A More Mature Bull Market

One of the characteristics of a more mature bull market, such as the one we are in today, is that asset prices become more susceptible to contractions due to negative news.

Asset valuations are becoming more extended, making risk assets such as equities and below investment grade debt vulnerable to a near-term setback. For the past five years, risk assets were fundamentally cheap, providing a cushion against market noise and periodic setbacks. We are transitioning into a period, though, in which bargains are much harder to come by in many of the major asset classes. High yield debt and corporate bonds, in particular, appear overbought at current levels. Although these markets are not exhibiting signs of a bubble, stretched valuations make these asset classes more sensitive to bad news. Despite the favorable longer-term economic outlook, investors should be prepared for the type of price volatility which is characteristic of more mature bull markets.

Economic Data Releases

Continued Strengthening in U.S. Housing Data

  • Existing home sales in February reached an annual pace of 4.98 million, the fastest in more than three years.
  • The S&P/Case-Shiller 20 city home price index was up 8.08% from a year earlier in January, the best result since June 2006.
  • New home sales fell 4.6% to an annual pace of 411,000, making January and February the best back-to-back months of sales since 2008.
  • Durable goods orders jumped 5.7% in February from January, with aircrafts comprising most of the gain. Orders excluding transportation fell 0.5%, after a 2.9% gain last month.
  • First time unemployment claims rose less than forecast to 336,000, keeping the four-week moving average at a five-year low.
  • Regional Fed indices were generally positive, with the Philadelphia Fed rising more than forecast. The Richmond Fed index had an unexpected decrease.
  • Leading indicators were up 0.5% in February, with eight out of 10 components contributing to the gain.
  • Consumer confidence, measured by the Conference Board index, fell in March to the lowest since November 2011.

Weak PMIs and Sentiment in the Eurozone

  • Eurozone composite PMI fell in the March advance reading, with both manufacturing and services showing an accelerated contraction.
  • Eurozone consumer confidence ticked up in the March advance reading, from -23.6 to -23.5.
  • German advance PMIs were weak, with a contraction in manufacturing activity and a weaker expansion in services.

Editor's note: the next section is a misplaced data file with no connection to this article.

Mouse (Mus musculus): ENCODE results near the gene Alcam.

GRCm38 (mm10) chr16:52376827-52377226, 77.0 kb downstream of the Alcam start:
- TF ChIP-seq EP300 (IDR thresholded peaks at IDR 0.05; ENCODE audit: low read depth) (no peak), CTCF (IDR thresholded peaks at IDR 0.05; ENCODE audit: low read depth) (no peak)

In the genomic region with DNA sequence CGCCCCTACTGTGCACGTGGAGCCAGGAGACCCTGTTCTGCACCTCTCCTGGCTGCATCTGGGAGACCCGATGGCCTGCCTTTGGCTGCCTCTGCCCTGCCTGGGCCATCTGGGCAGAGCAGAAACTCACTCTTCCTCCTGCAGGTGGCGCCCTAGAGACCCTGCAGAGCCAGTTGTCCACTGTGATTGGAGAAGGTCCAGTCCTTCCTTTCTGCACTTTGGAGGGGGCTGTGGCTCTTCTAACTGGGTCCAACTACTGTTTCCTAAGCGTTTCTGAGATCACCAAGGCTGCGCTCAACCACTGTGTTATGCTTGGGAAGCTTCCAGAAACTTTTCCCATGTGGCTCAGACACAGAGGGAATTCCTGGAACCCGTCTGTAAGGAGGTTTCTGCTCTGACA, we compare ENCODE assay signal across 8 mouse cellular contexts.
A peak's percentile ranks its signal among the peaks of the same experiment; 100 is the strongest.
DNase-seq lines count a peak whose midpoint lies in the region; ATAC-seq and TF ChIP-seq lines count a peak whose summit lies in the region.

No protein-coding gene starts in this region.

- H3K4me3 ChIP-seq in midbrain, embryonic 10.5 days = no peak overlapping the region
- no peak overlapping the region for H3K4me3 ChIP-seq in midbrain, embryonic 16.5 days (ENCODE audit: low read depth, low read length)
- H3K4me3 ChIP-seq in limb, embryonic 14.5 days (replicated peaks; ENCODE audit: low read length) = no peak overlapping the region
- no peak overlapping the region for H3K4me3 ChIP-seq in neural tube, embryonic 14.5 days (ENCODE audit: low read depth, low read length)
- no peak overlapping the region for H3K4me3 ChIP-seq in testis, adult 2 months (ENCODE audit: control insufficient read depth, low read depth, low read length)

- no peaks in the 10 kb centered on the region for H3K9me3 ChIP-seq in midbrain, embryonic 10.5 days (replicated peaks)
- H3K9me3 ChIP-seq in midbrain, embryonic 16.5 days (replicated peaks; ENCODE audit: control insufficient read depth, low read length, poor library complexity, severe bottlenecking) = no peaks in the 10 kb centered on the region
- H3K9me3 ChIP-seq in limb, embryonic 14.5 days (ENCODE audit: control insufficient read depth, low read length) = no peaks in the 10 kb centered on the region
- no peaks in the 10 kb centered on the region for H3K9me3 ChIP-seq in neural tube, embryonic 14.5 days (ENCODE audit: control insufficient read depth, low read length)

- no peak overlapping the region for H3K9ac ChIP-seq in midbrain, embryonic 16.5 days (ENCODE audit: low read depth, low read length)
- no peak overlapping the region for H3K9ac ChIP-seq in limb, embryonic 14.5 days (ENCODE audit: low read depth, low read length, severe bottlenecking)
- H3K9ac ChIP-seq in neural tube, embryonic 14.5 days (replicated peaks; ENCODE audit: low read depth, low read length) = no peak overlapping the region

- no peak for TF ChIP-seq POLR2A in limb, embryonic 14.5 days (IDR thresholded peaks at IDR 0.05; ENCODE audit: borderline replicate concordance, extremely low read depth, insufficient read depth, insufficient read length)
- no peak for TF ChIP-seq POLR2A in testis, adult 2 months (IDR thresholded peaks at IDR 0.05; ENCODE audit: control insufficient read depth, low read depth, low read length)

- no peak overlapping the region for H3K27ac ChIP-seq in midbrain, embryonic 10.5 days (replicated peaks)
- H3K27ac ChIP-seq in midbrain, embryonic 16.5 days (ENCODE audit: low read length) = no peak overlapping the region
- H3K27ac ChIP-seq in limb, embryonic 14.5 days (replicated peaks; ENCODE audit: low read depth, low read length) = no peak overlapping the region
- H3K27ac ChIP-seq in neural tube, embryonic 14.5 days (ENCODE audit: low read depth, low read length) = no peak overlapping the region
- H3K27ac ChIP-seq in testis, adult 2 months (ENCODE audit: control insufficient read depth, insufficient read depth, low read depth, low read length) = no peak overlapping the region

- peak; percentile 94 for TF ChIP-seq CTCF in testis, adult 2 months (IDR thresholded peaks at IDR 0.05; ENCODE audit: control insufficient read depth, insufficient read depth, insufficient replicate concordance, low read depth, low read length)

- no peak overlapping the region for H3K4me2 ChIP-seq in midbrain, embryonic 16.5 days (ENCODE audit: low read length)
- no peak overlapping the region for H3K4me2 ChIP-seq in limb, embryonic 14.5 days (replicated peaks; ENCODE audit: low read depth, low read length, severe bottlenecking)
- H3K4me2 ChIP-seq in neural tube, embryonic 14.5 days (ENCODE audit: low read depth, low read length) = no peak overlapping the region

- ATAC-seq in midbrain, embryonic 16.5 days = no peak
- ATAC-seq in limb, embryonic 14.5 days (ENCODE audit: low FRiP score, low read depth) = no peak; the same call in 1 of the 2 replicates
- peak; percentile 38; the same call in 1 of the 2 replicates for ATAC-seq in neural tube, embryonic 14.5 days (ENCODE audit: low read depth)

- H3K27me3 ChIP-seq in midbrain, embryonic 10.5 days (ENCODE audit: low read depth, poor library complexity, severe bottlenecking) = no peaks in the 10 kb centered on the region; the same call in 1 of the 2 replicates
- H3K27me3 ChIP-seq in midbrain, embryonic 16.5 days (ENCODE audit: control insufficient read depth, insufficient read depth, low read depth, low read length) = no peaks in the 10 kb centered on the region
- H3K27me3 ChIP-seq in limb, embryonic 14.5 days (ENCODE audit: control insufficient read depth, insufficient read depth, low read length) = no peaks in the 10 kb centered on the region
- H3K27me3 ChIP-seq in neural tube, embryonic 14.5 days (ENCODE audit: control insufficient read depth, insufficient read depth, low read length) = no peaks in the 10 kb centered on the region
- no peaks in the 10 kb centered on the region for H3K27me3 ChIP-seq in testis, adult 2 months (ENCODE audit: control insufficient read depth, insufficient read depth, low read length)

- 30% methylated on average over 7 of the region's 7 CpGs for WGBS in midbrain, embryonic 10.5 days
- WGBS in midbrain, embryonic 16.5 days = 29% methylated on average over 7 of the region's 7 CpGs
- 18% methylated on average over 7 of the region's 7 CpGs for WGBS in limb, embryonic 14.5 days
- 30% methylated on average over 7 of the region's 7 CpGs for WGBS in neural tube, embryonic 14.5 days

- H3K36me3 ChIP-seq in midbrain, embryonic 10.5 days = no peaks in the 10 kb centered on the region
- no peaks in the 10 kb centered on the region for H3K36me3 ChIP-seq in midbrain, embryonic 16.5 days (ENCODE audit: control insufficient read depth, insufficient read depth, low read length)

• The German IFO business climate indicator dropped to 106.7 after four months of increases.
  • Both the manufacturing and services PMIs in France were lower than forecast, showing no improvement in the pace of contraction.
  • Italian consumer confidence reached the lowest level on record in March, 85.5.
  • U.K. retail sales excluding auto fuel climbed 1.9% in February, the best one-month gain in nearly two years.
  • The HSBC China flash manufacturing PMI was better than expected for March at 51.7 versus 50.4 in February.

Chart of the Week

A State of Complacency

The Citi Macro Risk Index, calculated based on credit spreads, swap spreads, and implied volatility on major asset classes, is often used to measure risk aversion in global financial markets. This index has tracked closely with the S&P 500 over the past few years, however, the correlation broke down in January of this year. Despite an increasing level of macro risk driven by uncertainties in the eurozone, U.S. equity indices continue to climb to new highs.


Source: Citigroup, Bloomberg, Guggenheim Investments. Data as of 3/22/2013.

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This article is distributed for informational purposes only and should not be considered as investing advice or a recommendation of any particular security, strategy or investment product. This article contains opinions of the author but not necessarily those of Guggenheim Partners or its subsidiaries. The author’s opinions are subject to change without notice. Forward looking statements, estimates, and certain information contained herein are based upon proprietary and non-proprietary research and other sources. Information contained herein has been obtained from sources believed to be reliable, but not guaranteed as to accuracy. No part of this article may be reproduced in any form, or referred to in any other publication, without express written permission of Guggenheim Partners, LLC. © 2013, Guggenheim Partners. Past performance is not indicative of future results. There is neither representation nor warranty as to the current accuracy of, nor liability for, decisions based on such information.

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